To cover the daily costs he estimated, with a five minute service for the entire period, the twelve trams would make 360 trips per day and would require, at a fare of 3d, eight passengers per trip. However the trams could carry eighteen and by increasing the number of passengers the returns would be greatly augmented. He thought two engines of about 40-horse power, stationed somewhere near Petrie's Bight would be sufficient to work the system. Responding to a vote of thanks Mr. Smith said his only object was to place the subject before the citizens but he, as an architect and civil engineer, would be prepared to formulate a proper scheme if desired.

As the months of 1883 passed there was little progress and the Municipal Council seemed to be sitting on their hands and incapable of making a decision. However an item on 3rd November was the harbinger for the eventual construction of tramways in Brisbane. The Booroodabin Divisional Board had received a letter from the chairman of the Metropolitan Land Investment and Building Association advising that that organisation intended to apply for a constructing authority for a tramway and sought friendly co-operation with the board. On 1st December it was reported that the company had technically been wound up but had registered with the new title of the Metropolitan Tramway and Investment Company, Limited.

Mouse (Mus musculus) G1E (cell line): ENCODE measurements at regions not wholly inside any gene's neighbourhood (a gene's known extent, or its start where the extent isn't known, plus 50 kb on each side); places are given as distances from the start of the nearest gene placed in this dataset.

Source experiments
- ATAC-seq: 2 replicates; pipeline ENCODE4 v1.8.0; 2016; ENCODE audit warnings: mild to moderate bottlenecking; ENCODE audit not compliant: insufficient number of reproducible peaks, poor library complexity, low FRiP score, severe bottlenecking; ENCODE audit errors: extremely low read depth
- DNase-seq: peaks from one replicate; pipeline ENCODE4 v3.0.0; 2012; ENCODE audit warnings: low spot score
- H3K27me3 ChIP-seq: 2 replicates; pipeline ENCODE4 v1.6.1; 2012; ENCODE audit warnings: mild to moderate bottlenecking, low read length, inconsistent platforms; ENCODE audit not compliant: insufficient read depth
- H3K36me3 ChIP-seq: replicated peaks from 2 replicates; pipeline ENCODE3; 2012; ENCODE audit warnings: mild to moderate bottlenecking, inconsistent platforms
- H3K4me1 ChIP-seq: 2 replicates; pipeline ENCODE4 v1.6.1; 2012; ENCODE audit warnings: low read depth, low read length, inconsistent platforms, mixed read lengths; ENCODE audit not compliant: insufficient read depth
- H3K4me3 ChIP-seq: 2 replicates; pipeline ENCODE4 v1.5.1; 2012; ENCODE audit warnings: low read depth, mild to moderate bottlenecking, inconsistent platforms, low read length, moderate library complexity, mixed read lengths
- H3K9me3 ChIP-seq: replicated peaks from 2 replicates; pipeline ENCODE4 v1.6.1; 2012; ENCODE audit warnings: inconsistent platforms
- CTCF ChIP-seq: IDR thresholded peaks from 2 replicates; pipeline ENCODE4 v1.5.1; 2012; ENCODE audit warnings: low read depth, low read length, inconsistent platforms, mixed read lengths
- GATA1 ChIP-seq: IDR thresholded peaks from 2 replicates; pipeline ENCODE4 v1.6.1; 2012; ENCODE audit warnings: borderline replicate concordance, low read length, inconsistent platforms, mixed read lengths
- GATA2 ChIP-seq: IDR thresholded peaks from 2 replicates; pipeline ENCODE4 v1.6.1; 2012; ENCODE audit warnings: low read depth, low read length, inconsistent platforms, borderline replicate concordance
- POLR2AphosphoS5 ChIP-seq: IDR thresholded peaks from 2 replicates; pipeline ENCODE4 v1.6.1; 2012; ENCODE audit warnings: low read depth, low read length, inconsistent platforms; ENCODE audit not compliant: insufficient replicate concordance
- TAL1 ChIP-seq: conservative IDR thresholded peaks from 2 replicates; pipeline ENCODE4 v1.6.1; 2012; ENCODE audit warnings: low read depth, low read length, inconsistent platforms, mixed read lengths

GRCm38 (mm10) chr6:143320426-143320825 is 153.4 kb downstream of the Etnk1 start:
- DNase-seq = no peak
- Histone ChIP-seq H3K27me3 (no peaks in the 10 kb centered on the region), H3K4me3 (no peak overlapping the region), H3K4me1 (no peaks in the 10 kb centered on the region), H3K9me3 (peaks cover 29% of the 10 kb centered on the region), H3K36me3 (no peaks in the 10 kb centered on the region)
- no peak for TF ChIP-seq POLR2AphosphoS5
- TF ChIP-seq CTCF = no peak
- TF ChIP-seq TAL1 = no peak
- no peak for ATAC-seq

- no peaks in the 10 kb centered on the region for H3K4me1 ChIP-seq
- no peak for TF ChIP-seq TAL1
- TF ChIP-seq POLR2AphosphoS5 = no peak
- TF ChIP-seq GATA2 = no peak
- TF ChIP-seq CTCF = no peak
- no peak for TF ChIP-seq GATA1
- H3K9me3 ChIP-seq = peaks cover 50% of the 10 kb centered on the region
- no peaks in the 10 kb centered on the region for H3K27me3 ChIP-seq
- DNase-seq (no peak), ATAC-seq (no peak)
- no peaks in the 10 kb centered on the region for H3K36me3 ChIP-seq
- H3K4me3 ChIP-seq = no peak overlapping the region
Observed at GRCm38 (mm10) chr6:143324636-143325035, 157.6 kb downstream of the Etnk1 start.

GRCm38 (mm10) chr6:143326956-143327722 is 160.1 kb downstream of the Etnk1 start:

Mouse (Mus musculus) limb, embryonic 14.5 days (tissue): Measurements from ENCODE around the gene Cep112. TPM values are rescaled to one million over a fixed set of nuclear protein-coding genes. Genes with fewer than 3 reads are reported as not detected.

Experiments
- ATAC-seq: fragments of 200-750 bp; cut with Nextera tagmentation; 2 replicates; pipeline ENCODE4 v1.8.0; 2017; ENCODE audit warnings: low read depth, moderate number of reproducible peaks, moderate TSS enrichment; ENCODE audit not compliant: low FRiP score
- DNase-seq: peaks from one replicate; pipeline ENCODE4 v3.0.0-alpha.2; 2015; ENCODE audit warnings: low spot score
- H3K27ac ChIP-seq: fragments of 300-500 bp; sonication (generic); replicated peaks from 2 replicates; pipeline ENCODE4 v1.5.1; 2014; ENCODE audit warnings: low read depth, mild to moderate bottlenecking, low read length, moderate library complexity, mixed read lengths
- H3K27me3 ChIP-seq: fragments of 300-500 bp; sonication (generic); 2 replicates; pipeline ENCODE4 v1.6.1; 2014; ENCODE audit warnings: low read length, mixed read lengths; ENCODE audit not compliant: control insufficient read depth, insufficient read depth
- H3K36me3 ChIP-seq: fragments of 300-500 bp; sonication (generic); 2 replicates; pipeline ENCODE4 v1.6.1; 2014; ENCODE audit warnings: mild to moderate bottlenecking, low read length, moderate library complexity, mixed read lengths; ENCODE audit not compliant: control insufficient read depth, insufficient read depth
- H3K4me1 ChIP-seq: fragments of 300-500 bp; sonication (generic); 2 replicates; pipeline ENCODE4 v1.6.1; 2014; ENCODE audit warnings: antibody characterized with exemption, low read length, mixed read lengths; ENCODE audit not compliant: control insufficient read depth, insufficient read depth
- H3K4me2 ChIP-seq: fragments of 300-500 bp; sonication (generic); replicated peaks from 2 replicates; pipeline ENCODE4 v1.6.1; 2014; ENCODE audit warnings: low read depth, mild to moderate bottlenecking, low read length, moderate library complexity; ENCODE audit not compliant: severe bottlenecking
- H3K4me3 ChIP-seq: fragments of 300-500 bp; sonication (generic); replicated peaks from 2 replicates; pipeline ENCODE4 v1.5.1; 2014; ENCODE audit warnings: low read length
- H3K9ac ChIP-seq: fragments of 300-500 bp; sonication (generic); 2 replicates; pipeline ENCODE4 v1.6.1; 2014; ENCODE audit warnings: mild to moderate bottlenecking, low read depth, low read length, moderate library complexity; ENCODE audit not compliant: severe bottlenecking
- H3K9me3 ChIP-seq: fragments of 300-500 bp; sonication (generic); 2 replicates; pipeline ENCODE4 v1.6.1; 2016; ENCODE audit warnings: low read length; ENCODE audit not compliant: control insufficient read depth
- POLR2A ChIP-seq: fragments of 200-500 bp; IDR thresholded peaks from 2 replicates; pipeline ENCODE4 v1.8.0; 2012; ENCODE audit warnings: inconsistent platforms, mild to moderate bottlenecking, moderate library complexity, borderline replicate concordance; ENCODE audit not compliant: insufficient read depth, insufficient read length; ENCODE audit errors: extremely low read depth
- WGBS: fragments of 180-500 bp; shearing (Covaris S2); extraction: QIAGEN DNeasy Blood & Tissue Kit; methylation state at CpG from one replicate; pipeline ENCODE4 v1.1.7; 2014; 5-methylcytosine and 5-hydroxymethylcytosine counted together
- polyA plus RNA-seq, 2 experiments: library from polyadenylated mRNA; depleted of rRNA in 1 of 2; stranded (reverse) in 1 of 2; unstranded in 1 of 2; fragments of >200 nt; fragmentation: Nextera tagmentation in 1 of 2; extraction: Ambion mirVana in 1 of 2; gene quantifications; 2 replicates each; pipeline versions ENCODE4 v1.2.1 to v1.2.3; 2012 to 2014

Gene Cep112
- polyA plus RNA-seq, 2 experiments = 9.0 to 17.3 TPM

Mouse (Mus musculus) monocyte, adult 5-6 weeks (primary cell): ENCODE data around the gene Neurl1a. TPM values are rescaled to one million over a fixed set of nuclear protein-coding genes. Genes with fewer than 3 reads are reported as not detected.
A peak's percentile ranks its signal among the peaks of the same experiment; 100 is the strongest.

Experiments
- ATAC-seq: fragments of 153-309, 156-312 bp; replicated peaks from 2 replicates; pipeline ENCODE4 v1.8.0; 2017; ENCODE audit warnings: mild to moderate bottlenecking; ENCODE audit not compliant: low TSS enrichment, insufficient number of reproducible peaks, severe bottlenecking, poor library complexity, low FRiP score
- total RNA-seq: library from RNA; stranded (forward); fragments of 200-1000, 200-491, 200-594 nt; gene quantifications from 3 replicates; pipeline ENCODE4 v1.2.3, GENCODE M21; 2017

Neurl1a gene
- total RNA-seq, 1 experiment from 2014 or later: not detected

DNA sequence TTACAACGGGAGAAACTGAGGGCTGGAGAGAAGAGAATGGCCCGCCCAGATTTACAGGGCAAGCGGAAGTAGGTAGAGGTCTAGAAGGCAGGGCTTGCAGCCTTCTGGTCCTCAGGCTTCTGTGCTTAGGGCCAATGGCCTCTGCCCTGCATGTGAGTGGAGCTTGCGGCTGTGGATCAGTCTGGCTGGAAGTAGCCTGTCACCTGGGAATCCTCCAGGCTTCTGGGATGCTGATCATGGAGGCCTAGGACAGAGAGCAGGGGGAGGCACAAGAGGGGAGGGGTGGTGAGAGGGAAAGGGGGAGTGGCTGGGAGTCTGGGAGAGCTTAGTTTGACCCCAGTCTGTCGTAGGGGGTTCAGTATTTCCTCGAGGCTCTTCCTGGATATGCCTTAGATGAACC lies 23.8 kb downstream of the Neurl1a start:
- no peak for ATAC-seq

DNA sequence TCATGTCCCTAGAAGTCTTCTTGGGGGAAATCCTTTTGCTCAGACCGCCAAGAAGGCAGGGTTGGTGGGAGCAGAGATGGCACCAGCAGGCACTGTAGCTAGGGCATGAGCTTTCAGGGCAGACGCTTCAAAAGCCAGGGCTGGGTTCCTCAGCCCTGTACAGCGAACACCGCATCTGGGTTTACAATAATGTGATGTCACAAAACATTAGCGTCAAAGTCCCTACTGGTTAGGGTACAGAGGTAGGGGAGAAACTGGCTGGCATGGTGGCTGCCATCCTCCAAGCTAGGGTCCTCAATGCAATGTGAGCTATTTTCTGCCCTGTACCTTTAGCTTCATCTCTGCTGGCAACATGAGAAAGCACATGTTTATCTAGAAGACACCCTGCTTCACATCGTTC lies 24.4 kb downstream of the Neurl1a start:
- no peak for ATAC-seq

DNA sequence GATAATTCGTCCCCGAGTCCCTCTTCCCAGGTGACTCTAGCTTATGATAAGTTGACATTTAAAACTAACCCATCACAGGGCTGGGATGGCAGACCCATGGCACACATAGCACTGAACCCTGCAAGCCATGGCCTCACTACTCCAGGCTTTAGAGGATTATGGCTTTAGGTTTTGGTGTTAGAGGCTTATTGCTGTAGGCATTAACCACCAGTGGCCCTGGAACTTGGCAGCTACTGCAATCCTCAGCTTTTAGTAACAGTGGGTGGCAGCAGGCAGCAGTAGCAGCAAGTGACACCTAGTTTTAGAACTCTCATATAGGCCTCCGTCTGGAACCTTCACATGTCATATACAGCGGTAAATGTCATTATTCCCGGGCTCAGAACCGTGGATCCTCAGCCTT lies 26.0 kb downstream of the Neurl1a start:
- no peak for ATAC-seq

The report continued, "The scheme, we understand, includes a substantial double line from the Woolloongabba Hotel through Stanley and Queen Streets to the Valley, and thence to Breakfast Creek, with a branch on the one hand to New Farm and on the other to the Exhibition building. The cars are to be of the most approved design, and drawn by horses." "In another year, it is hoped, the transit conveniences of the city will have been beneficially revolutionised by the operations of the new company." It took until August 1885 but Brisbane finally got a tramway system.